Quick Index Board Index Home FAQ Site Map
|GR: Rosencrantz and Guildenstern
Written by Laraine
(6/1/2003 9:03 p.m.)
One of the very, very best commentaries I've ever read on the themes of Hamlet is Tom Stoppard's Rosencrantz and Guildenstern Are Dead. Wonderful play, which I've been lucky enough to see three times, and a marvelous movie--one of the best films Gary Oldman's ever done, IMHO.
They appear out of nowhere and fade out to nowhere. I've always sort of imagined them as puppets with Claudius acting as puppeteer--very "Being John Malcovich" (if you know what I mean). They're sort of like Ophelia, in that they've been told the equivalent of "'stand here; read this' and we'll see what happens next."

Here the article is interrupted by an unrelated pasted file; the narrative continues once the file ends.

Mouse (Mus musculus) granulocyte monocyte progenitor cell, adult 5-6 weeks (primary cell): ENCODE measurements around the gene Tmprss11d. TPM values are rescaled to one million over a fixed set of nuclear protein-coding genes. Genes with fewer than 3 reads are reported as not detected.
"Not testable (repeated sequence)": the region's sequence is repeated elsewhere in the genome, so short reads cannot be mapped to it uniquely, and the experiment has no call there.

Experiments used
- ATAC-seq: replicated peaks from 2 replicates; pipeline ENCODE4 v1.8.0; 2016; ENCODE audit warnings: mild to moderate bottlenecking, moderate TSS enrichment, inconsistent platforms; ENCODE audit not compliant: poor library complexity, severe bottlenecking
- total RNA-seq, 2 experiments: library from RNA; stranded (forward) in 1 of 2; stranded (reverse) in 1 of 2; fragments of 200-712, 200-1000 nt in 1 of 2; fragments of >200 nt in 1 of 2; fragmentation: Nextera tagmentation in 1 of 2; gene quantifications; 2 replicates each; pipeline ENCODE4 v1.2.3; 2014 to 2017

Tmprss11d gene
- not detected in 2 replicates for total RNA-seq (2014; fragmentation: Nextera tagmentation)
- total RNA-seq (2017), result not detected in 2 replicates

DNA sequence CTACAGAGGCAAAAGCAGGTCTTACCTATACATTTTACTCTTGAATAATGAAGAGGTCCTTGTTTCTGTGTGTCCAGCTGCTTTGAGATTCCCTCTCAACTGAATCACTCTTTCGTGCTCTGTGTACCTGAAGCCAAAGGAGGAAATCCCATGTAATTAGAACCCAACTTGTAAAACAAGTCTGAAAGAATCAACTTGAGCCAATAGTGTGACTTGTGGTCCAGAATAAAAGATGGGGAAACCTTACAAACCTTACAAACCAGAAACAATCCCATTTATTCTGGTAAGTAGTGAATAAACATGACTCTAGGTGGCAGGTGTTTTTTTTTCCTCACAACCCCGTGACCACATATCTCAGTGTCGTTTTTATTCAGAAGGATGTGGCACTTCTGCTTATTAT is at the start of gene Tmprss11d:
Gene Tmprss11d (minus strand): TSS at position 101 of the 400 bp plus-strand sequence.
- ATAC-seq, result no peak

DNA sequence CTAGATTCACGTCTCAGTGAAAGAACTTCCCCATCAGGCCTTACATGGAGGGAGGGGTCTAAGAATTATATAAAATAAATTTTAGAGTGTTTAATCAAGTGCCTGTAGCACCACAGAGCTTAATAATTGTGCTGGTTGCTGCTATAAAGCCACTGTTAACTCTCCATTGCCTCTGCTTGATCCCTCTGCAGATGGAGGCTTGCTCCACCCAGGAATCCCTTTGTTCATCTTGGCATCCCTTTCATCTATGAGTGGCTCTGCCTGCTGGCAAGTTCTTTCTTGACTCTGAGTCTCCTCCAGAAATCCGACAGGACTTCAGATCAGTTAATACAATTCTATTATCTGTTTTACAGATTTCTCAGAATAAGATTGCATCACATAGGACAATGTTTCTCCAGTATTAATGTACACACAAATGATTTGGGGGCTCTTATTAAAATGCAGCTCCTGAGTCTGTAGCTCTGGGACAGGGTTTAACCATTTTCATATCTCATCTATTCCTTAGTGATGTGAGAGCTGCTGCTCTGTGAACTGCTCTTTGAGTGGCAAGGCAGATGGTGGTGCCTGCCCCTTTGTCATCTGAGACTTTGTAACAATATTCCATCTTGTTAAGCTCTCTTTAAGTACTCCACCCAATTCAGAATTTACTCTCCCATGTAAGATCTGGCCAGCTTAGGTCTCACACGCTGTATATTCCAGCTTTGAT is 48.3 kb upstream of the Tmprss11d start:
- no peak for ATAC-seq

Hamlet has known them all his life, but they were "sent for" -- from where? If Hamlet's always known them, wouldn't they live where he grew up?
Hamlet has some very witty exchanges with them, and it is not all one-sided. They are apparently bright lads.
So why is it that they cannot figure out anything whatever about what's going on? If a childhood friend of yours was acting so strangely that his uncle sent for you, wouldn't it occur to you that the reason was his mother had married his uncle within a few weeks of his father's death?
Why does it never occur to them to turn back to Elsinore after Hamlet has left the ship? Are they afraid of Claudius being angry that they lost him? I sure think I'd have either turned back or read the letter.
Hamlet Group Read is maintained by Laraine with WebBBS 3.21.